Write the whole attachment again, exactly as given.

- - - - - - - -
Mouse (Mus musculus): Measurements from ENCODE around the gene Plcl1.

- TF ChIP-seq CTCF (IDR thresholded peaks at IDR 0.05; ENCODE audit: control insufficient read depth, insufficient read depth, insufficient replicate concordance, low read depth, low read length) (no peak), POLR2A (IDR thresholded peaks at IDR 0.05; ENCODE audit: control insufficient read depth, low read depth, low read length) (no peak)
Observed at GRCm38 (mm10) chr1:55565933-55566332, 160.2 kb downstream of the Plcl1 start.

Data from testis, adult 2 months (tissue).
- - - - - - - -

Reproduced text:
Mouse (Mus musculus): Measurements from ENCODE around the gene Plcl1.

- TF ChIP-seq CTCF (IDR thresholded peaks at IDR 0.05; ENCODE audit: control insufficient read depth, insufficient read depth, insufficient replicate concordance, low read depth, low read length) (no peak), POLR2A (IDR thresholded peaks at IDR 0.05; ENCODE audit: control insufficient read depth, low read depth, low read length) (no peak)
Observed at GRCm38 (mm10) chr1:55565933-55566332, 160.2 kb downstream of the Plcl1 start.

Data from testis, adult 2 months (tissue).